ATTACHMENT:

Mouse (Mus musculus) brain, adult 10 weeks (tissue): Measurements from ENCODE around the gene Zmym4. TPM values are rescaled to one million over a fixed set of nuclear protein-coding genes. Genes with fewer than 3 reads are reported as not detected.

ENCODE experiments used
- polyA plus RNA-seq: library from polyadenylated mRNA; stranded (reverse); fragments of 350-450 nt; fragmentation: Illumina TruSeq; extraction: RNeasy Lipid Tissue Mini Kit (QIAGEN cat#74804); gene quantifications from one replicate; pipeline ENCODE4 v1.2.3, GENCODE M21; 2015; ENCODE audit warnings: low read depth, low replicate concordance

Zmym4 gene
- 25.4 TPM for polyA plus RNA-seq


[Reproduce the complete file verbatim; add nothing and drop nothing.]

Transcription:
Mouse (Mus musculus) brain, adult 10 weeks (tissue): Measurements from ENCODE around the gene Zmym4. TPM values are rescaled to one million over a fixed set of nuclear protein-coding genes. Genes with fewer than 3 reads are reported as not detected.

ENCODE experiments used
- polyA plus RNA-seq: library from polyadenylated mRNA; stranded (reverse); fragments of 350-450 nt; fragmentation: Illumina TruSeq; extraction: RNeasy Lipid Tissue Mini Kit (QIAGEN cat#74804); gene quantifications from one replicate; pipeline ENCODE4 v1.2.3, GENCODE M21; 2015; ENCODE audit warnings: low read depth, low replicate concordance

Zmym4 gene
- 25.4 TPM for polyA plus RNA-seq